Brett Enright, if his first impression is any indication, was born with a twinkle in his eye and a bold idea at full boil.

So it's no surprise to learn that while relaxing last December, the only month he takes off from his job as CEO of Juicys traveling barbecue catering service, he was shaken awake by an inspiration.

"I thought, 'I bet I could build the world's largest burger,' " Enright said Saturday. "So I looked it up."

He found the world record for the largest commercially available hamburger, according to Guinness World Records, was 590 pounds. This led to a conversation with Nick Nicora, co-owner of Ovation Food Services, which has a facility in Pleasanton. And that led to Saturday's spotlight event at the Alameda County Fair, in which Enright and Nicora cooked the biggest whopper the world has ever known.

They began at 5 a.m. with 600 pounds of meat, which they expected to shrink to about 400 pounds during cooking.

They forged 340 pounds of dough into two buns. On standby were 50 pounds of cheese, 20 pounds of onions, 12 pounds of pickles, 30 pounds of lettuce and 10 pounds each of mustard and ketchup. The final burger weighed in at 777 pounds, shattering the old record.

It was estimated the ingredients would comprise a 1.375-million calorie gut bomb.

"I kind of have a thing for big food," Enright said.

The barbecue was Enright's pride and joy, a massive trailer (the Outlaw Grill) that pops open into a massive food preparation station with an elevated cooking platform. The rig spends 11 months a year on the road, bouncing from NASCAR events to concerts to fairs. The burger was its most challenging project to date.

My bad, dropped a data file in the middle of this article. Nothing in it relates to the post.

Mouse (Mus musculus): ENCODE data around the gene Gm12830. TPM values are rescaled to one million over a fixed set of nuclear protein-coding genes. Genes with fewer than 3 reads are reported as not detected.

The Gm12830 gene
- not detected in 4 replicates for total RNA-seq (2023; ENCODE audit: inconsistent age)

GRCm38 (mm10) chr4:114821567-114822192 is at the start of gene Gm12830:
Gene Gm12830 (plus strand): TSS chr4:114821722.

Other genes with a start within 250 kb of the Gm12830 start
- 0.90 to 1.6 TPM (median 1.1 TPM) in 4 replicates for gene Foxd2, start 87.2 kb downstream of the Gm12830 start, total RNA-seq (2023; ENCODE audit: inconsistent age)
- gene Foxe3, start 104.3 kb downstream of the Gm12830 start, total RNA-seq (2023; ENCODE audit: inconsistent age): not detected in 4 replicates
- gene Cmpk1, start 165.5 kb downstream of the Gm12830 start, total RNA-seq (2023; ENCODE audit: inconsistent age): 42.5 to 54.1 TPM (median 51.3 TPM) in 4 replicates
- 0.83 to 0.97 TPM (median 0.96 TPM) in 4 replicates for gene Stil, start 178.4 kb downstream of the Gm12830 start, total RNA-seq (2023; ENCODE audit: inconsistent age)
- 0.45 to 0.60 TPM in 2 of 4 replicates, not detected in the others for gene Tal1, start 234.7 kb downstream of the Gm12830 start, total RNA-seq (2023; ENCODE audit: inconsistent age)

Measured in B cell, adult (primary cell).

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"Cooking it is difficult," Nicora admitted.

It was estimated the burger would be ready to weigh at 5:30 p.m.

At 5:27, Nicora told a bystander, "It's like Thanksgiving -- when the meat's done, you eat."

The meat wasn't close, having failed to reach its target core temperature.

The world record attempt was very much in the delightful spirit of the county fair. Which is to say fairgoers had options as they awaited the weigh-in. Among them: having their picture taken with a pig, watching elementary-age children try to ride a sheep, dining on all manner of fried food and buying a goldfish in a water-filled plastic bag.

Ain't that America.

Jose Haro of Sunnyvale brought his wife and two kids to the fair specifically to see the quarter-tonner-plus.

"I barbecue pretty much once a week," said Haro. "We just want to see it. Unleash the beast!"

Alas, the beast remained leashed past 8 p.m.

Onlookers lined up for a bite-sized, 99-cent taste of the burger, with proceeds to go to the Alameda County Community Food Bank.

Fast food it was not, but a record it was.